#java-web-development #google-cloud #custom-stack

Running your custom environment on Google cloud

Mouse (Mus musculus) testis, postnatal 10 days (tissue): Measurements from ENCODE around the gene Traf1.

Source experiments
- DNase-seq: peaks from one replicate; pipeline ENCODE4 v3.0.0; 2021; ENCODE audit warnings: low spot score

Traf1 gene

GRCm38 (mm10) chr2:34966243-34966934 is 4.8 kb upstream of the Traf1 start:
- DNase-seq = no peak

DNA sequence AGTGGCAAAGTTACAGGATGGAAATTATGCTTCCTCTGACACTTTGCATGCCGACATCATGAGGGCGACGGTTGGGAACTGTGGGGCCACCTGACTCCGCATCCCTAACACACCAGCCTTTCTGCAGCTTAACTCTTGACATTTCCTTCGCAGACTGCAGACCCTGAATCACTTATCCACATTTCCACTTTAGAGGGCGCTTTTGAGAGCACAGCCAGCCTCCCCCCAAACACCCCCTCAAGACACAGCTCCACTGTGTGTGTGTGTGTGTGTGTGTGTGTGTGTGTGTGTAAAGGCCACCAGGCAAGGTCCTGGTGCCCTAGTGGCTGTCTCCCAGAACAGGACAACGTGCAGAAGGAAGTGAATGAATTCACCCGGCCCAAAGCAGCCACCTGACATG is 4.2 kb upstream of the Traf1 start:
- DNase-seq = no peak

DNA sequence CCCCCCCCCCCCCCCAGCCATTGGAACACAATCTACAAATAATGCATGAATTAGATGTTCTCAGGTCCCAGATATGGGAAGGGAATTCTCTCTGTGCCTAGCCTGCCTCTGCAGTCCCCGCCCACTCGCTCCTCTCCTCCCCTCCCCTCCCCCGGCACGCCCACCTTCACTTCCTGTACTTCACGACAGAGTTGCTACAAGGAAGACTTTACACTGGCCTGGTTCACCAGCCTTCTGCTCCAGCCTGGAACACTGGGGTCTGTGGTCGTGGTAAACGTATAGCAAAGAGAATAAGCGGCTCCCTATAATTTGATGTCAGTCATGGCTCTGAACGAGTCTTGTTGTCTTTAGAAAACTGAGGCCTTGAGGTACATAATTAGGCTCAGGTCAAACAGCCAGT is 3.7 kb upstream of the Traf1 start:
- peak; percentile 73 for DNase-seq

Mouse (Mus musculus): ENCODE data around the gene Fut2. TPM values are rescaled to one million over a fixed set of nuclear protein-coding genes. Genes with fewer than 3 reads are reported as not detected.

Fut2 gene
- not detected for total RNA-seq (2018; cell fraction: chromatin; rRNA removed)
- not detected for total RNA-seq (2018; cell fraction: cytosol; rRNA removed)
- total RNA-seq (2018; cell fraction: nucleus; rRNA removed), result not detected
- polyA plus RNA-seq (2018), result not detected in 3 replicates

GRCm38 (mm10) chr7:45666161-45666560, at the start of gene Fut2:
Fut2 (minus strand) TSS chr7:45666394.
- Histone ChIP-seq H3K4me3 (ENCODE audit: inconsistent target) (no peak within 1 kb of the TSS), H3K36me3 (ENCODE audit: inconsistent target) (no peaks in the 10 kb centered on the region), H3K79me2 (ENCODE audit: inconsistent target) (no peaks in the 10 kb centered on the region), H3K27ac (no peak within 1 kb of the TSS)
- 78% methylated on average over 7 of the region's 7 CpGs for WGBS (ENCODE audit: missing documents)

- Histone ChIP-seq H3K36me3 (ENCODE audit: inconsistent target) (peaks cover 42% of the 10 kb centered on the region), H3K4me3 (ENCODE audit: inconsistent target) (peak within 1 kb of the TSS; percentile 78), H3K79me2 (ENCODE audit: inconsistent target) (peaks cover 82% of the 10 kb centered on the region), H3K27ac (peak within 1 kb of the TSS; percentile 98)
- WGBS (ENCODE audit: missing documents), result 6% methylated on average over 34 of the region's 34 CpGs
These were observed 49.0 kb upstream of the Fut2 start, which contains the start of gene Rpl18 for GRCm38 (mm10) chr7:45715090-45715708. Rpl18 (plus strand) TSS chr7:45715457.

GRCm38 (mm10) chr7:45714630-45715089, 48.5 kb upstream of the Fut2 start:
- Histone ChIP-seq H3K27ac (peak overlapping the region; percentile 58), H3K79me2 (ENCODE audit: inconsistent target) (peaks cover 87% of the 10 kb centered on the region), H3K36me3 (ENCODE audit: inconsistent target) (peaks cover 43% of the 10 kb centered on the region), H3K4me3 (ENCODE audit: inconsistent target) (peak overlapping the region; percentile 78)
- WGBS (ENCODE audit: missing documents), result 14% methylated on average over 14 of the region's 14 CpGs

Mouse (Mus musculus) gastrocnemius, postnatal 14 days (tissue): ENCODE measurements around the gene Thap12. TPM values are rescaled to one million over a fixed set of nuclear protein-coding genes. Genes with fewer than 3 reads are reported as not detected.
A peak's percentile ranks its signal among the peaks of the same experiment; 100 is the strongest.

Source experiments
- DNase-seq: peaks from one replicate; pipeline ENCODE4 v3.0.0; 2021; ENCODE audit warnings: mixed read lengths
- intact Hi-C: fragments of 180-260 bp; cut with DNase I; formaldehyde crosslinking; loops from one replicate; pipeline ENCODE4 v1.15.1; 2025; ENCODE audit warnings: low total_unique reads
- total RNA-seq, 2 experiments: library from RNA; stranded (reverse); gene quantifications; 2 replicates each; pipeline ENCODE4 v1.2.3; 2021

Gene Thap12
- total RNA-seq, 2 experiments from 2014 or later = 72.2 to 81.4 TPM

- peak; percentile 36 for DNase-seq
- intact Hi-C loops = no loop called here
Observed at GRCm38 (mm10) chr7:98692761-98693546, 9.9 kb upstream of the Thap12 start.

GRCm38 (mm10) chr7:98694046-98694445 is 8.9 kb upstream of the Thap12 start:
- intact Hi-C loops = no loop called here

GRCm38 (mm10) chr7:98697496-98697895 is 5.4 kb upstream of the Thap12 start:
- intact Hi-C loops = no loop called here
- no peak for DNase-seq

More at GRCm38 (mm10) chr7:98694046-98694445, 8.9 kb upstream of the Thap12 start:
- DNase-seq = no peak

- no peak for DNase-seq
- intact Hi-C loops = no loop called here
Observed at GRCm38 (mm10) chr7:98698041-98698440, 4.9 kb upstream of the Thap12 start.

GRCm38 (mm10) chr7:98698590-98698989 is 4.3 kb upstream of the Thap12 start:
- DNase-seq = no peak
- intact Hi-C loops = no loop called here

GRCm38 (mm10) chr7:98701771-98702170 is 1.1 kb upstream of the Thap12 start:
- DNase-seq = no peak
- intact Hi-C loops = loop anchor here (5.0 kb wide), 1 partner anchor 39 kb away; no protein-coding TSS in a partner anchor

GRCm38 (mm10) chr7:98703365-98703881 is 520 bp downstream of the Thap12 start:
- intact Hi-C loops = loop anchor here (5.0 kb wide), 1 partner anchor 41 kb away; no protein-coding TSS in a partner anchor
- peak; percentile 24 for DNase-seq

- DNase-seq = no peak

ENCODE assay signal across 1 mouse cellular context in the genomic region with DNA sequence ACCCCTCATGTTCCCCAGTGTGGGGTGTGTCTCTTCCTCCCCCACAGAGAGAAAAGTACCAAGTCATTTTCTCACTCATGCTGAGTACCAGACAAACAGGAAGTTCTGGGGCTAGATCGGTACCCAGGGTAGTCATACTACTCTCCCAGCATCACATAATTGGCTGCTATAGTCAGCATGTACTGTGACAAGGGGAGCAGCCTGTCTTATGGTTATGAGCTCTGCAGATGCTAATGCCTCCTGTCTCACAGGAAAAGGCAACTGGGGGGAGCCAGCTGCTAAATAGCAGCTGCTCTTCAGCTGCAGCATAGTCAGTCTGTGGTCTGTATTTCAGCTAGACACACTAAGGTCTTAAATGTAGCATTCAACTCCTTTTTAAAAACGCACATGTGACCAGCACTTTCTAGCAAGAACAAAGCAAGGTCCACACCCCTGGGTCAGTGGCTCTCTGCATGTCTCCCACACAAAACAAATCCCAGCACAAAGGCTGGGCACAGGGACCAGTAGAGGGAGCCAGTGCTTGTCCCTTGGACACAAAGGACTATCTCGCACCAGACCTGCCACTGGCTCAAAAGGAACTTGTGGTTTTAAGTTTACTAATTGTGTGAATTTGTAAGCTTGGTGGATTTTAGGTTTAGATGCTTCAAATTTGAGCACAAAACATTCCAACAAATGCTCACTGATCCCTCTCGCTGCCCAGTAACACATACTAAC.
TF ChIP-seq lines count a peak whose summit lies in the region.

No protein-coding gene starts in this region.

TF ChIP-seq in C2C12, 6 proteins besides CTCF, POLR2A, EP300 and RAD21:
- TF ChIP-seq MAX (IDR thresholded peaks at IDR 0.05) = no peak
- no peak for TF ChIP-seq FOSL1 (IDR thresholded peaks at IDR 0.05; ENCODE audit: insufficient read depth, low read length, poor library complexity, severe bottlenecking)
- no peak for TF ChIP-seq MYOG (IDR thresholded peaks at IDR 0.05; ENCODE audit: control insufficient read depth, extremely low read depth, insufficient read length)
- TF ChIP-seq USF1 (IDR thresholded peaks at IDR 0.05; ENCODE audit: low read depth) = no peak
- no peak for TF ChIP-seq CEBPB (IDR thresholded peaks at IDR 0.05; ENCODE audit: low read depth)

Very often developers have their favourite web application setups. Some like to use Spring, some go after CDI, some use relational databases such as MySQL, while others go after MongoDB... There are countless technologies on the market, and we are still not living in the world where exists such a universal software stack which will cover any architectural and business requirements one might encounter in his development career. But often we have a stack that is highly configurable, and is a combination of multiple tools and libraries that solve most of our needs out of the box. The usual problem with such is that known cloud providers (google cloud, aws, azure) offer a finite set of "mostly used" databases, web enterprise servers, UI frameworks, etc, that do not really fit the description we have already setup locally. Simple example for that would be that a MongoDB, that nowadays a lot of us use as our warehouse, is simply not offered as a service by google cloud provider. Is that because Google and Mongo DB were unable to establish a deal, or because Google wants to put an accent on their own No-SQL products, we can never know: but a system still needs to run the way we designed it in the first place. Google cloud platform offers the creation of customised virtual machines and running those within their so called "compute-engine". This means that one can run any possible system stack on their cloud platform within a controlled environment (VM running Ubuntu 16.04 for example). Using their cloud terminal, we go all the steps for setting our system up from scratch, meaning downloading Java, Maven, favourite web server, configuration tweaking, pulling down the code, building it and deploying it... In the very end, we can access the running instance of our application by using the unique IP of our running virtual machine. This IP is automatically generated by google compute engine whenever we restart our VM instance, but a static IP or even a normal URL can be obtained per demand. This way, any ideal system stack can be run on the cloud.
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